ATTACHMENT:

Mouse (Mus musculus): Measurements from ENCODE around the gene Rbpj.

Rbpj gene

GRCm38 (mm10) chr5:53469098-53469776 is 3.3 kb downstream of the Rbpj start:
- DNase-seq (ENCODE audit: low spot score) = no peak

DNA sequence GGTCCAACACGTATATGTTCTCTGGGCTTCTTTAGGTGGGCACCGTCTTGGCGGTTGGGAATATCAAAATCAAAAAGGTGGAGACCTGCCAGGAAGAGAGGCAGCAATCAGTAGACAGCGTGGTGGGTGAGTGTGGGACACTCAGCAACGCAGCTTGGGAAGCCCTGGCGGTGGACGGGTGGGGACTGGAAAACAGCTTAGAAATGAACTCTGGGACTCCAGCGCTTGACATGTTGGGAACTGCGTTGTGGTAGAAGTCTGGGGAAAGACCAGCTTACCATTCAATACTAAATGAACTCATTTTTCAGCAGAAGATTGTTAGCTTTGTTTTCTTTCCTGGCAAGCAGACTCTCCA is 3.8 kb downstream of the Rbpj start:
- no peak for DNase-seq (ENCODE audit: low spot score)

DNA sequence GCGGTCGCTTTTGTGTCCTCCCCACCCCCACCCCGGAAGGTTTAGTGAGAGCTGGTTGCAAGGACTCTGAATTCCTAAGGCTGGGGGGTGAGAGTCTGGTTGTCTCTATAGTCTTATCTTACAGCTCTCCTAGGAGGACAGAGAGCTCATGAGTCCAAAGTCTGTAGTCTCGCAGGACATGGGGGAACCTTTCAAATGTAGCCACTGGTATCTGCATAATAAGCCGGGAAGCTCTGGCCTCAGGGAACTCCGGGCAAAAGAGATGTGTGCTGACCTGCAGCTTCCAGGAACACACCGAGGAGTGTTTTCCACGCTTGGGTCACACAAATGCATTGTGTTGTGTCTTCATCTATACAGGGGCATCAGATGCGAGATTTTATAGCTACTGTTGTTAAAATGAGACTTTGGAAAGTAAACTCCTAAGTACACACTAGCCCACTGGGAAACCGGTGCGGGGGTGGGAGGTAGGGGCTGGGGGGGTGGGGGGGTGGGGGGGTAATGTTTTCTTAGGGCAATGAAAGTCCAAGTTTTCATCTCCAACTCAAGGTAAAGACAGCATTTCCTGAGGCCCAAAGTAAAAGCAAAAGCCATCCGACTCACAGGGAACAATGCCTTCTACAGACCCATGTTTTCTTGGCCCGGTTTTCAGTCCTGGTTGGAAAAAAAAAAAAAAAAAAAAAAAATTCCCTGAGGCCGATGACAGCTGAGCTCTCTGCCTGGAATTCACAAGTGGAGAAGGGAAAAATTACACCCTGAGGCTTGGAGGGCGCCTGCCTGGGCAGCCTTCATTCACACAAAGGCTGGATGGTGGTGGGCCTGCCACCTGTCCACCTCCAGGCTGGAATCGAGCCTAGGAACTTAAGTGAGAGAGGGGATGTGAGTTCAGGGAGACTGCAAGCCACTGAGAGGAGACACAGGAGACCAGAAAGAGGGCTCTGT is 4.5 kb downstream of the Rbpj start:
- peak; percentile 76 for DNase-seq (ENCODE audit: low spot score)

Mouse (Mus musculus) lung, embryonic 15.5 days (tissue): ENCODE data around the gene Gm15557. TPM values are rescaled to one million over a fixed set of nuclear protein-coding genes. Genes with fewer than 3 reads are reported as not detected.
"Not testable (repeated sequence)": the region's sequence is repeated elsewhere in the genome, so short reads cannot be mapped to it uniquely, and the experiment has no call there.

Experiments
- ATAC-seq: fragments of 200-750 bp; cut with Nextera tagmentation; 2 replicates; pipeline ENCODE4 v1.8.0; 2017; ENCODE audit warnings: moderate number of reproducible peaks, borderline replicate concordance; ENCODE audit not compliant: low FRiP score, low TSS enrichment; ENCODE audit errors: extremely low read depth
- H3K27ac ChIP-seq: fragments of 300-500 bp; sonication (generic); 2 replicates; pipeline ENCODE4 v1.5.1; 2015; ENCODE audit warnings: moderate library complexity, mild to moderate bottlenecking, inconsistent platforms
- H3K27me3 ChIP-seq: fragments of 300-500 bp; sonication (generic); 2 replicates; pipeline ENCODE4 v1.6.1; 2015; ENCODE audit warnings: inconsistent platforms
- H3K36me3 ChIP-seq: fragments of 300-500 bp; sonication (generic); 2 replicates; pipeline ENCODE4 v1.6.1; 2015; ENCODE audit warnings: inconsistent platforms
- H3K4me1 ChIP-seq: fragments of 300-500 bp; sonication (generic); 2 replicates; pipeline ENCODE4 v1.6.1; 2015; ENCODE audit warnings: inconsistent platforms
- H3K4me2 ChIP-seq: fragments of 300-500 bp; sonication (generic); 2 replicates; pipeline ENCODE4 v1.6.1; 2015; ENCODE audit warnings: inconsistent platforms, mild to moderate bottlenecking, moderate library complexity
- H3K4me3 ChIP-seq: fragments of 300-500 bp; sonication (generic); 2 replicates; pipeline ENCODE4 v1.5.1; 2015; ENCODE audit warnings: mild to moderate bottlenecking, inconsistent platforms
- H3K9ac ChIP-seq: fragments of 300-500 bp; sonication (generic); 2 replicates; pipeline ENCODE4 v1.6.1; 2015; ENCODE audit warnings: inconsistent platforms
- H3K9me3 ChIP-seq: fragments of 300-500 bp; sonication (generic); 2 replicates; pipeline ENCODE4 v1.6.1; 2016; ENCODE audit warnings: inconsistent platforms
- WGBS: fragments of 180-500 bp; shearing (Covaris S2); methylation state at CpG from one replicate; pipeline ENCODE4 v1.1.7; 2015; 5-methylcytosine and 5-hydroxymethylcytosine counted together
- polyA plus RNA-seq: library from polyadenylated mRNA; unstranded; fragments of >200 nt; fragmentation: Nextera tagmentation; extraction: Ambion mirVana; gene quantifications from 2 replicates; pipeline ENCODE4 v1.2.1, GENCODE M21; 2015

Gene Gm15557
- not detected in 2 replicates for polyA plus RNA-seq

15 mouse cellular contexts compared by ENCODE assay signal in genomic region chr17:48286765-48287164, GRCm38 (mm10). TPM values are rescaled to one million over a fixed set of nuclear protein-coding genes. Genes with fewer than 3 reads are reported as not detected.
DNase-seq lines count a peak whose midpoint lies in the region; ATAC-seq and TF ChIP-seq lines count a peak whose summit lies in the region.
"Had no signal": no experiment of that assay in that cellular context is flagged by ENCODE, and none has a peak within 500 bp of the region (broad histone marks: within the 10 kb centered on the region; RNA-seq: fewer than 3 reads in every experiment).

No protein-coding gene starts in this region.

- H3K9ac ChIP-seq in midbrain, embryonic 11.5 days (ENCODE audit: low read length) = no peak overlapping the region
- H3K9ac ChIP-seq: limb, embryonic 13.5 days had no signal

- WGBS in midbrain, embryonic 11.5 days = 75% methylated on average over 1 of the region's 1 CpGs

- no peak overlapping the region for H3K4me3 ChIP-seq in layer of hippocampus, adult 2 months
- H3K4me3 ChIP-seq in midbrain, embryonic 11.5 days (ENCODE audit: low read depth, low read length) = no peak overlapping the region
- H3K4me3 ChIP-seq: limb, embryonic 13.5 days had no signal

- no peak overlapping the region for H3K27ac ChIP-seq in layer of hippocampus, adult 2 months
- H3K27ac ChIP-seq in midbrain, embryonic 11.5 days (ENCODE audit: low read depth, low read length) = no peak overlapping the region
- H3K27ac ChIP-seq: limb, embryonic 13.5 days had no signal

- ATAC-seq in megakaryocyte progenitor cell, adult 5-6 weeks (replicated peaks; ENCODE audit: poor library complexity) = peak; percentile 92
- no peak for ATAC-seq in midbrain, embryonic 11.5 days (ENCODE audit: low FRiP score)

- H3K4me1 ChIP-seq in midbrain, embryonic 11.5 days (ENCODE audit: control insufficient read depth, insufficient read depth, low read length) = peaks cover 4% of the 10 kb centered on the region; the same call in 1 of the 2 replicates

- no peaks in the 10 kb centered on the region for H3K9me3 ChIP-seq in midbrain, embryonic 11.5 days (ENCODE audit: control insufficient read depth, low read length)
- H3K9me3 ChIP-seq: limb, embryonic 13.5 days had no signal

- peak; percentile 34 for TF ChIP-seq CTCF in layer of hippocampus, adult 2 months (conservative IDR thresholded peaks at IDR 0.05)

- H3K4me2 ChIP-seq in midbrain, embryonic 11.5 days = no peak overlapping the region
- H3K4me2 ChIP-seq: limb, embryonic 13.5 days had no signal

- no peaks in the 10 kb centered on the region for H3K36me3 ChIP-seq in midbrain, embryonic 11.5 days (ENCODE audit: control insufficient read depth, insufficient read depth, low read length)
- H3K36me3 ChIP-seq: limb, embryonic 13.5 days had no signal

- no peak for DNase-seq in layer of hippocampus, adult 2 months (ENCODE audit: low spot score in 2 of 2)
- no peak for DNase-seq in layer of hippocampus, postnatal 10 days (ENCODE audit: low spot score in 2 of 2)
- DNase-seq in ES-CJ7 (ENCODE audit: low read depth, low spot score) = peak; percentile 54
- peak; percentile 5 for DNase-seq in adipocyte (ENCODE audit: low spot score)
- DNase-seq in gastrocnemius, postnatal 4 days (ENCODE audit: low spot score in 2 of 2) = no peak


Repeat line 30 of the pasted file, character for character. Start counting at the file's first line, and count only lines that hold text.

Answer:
- H3K9ac ChIP-seq: limb, embryonic 13.5 days had no signal